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Economy in Brief

U.S. Trade Deficit Widens More Than Expected in May
by Sandy Batten  July 3, 2019

The U.S. trade deficit in goods and services widened more than expected in May to $55.5 billion from an upwardly revised $51.2 billion in April (originally $50.8 billion). The consensus expectation from the Action Economics Survey was for a $53.5 billion deficit. The $4.3 billion widening of the goods and services deficit was larger than the $3.6 billion widening in the goods deficit reported in the advance trade report released on June 26. Exports rebounded in May, rising 2.0% m/m (-1.3% y/y) after a downwardly revised 2.4% m/m decline in April. Imports jumped up 3.3% m/m (3.3% y/y) following an unrevised 2.2% m/m fall in April. The goods deficit widened markedly to $76.1 billion in May from $71.7 billion while the services surplus widened only slightly to $20.6 billion from $20.5 billion. Year to date, the goods and services deficit totaled $261.4 billion in May, up sharply from $245.7 billion in the first five months of 2018.

The real trade deficit in goods (that is, adjusted for price changes) also widened considerably in May after having narrowed slightly in April. For the two months of Q2, the real goods deficit is on course to widen by around $6 billion (in 2012$) which would subtract between 0.1%-pt and 0.2%-pt from overall real GDP growth in Q2, a stark contrast to the 0.94%-pt addition in Q1.

Goods exports rose 2.9% m/m in May, almost offsetting the 3.2% m/m decline in April. This was the strongest monthly gain since May 2018. The may increase was widely spread across end-use categories with only exports of industrial supplies and materials experiencing a decline. Exports of foods and feeds rose 6.5% m/m, their third consecutive monthly increase, to lead the overall increase. Exports of automotive vehicles and parts jumped 4.8% m/m, and exports of consumer goods excluding autos also posted a solid 4.7% m/m gain in May.

Imports of goods climbed 3.9% m/m in May, more than offsetting their 2.5% m/m drop in April. Again, the gains were widespread across end-use categories with only imports of foods and feeds experiencing a monthly decline. The overall monthly increase was led by a 7.5% m/m jump in imports of automotive vehicles and parts followed by a 4.0% m/m increase in imports of industrial supplies and materials.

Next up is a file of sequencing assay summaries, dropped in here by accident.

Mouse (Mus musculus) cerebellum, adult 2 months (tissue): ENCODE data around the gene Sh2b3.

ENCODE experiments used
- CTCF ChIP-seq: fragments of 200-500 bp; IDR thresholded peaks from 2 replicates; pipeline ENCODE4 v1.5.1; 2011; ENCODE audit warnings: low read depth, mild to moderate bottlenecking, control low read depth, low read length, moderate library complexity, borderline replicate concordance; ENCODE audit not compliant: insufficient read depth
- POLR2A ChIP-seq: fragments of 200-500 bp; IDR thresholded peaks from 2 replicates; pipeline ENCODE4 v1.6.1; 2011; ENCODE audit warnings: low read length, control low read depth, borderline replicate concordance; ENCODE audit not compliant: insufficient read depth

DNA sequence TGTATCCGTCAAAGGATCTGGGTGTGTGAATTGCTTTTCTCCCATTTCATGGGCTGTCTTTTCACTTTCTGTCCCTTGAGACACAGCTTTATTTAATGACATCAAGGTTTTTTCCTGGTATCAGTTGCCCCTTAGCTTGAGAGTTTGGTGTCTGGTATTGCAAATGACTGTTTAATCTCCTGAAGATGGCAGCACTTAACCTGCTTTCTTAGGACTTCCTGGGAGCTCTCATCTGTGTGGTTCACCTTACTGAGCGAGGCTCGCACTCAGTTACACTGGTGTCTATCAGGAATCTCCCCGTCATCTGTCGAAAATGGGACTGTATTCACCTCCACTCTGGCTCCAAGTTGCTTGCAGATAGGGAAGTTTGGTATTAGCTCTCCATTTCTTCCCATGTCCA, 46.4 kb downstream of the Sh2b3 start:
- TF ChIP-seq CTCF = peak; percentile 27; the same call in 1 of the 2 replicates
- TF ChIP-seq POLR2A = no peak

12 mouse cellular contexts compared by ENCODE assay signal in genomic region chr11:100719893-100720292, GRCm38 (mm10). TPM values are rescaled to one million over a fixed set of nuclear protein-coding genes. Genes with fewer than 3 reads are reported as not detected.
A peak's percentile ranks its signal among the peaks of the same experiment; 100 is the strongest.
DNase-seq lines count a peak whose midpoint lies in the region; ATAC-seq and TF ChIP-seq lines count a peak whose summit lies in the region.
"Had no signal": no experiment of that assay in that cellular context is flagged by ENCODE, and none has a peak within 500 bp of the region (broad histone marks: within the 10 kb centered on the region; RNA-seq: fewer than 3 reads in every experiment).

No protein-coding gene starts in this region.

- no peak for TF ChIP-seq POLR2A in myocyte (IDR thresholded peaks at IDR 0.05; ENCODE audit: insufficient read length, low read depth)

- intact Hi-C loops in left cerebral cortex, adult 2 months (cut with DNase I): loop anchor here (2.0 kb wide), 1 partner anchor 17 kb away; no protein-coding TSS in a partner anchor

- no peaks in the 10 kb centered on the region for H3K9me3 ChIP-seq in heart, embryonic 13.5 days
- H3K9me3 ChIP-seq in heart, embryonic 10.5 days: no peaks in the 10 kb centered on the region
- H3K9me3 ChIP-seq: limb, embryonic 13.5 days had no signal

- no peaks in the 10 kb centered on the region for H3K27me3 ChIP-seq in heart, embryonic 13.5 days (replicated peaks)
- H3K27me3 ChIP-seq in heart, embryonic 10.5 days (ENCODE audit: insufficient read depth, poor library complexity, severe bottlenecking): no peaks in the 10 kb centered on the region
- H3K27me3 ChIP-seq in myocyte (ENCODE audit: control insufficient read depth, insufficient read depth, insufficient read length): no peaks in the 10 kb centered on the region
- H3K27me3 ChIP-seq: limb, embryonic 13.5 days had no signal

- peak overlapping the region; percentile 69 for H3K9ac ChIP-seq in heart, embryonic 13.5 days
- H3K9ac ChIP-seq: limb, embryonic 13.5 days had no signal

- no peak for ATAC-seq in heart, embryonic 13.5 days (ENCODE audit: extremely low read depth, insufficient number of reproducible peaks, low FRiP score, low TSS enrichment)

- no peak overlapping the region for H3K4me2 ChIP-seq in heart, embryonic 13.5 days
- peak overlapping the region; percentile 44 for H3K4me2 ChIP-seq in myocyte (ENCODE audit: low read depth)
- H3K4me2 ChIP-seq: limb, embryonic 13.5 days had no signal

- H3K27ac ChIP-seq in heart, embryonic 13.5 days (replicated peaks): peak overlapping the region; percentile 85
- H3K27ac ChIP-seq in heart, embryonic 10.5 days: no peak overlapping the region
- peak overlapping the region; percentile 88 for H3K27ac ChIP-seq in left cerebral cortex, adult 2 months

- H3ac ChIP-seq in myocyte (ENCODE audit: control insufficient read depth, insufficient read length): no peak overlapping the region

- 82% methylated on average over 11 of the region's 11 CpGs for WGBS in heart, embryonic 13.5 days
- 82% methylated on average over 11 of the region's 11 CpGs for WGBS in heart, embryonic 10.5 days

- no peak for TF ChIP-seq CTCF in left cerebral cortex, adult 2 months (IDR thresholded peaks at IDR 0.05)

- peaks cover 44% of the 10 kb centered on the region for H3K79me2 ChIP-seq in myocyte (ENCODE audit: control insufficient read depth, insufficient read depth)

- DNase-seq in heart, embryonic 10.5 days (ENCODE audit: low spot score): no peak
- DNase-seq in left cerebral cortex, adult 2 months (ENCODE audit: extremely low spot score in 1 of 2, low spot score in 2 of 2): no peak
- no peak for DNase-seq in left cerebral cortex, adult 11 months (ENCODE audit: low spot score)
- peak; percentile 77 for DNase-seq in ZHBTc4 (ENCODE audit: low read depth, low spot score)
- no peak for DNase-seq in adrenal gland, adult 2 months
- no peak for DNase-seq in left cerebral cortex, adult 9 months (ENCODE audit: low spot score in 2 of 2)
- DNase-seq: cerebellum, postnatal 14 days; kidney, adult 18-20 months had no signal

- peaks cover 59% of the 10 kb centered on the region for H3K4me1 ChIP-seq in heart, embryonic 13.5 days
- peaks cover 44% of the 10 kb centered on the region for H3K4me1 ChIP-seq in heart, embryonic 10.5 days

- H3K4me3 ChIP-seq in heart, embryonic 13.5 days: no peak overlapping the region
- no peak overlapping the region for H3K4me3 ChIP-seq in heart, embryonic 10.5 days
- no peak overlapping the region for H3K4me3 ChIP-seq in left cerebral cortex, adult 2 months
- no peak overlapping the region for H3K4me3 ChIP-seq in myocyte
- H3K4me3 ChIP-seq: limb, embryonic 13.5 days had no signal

The relative importance of autos in the monthly increases in both goods exports and goods imports likely partially reflects the rushing of autos and parts into and out of Mexico as President Trump in early May threatened to impose tariffs on Mexican trade unless Mexico took a much more active role in controlling the flow of immigrants across the US-Mexico border.

Petroleum imports surged 9.2% m/m in May following a 4.2% m/m rise in April. This was the fourth consecutive monthly increase following five consecutive monthly declines. After adjusting for changes in petroleum prices, real petroleum imports rose 8.8% m/m in May after a 1.8% m/m decline in April. The price of crude oil imports rose 5.9% m/m in May, the fourth consecutive monthly increase, to $60.56 per barrel, its highest price in seven months. Non-petroleum imports rose 3.4% m/m in May, offsetting a 3.1% m/m decline in April.

Services exports rose 0.5% m/m in May following a 0.9% m/m drop in April. The rise was relatively widespread, led by a 3.3% m/m increase in maintenance and repair services. Services imports also rose 0.5% m/m in May after a 0.7% m/m decline in April. The May gain was led by a 2.5% m/m rise in transport service imports. Travel imports declined 0.6% m/m in May.

The seasonally adjusted trade deficit with China widened to $30.1 billion in May from $29.4 billion in April. For the first five months of this year, the deficit with China totaled $150.2 billion, down from $167.1 billion in the first five months of 2018. Exports to China jumped 15.3% m/m in May after having collapsed 17.1% m/m in April. Imports from China rose 5.2% m/m in May versus 0.9% m/m in April.

The international trade data as well as oil prices can be found in Haver's USECON database. Detailed figures on international trade are available in the USINT database. The expectations figures are from the Action Economics Forecast Survey, which is carried in AS1REPNA.

Foreign Trade in Goods & Services (Current $) May Apr Mar May Y/Y 2018 2017 2016
U.S. Trade Deficit ($ bil.) 55.5 51.2 51.9 44.4
627.7 550.1 503.0
Exports of Goods & Services (% Chg) 2.0 -2.4 0.8 -1.3 6.3 6.2 -2.2
Imports of Goods & Services (% Chg) 3.3 -2.2 1.4 3.3 7.8 6.8 -1.7
  Petroleum (% Chg) 9.2 4.2 11.4 2.1 20.8 27.2 -19.5
  Nonpetroleum Goods (% Chg) 3.4 -3.1 0.9 2.8 7.5 5.5 -1.2
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